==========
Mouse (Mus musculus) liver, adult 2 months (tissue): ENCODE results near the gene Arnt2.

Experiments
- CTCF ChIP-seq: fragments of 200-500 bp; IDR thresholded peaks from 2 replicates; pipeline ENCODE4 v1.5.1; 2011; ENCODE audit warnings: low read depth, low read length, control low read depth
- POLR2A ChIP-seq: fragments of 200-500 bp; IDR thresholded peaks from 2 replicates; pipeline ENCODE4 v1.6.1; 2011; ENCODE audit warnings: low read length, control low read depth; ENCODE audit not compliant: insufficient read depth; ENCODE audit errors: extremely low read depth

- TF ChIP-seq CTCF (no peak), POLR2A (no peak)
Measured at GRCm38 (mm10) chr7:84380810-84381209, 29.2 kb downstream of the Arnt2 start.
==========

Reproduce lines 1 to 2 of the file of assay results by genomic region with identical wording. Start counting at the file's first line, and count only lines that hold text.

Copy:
Mouse (Mus musculus) liver, adult 2 months (tissue): ENCODE results near the gene Arnt2.

Experiments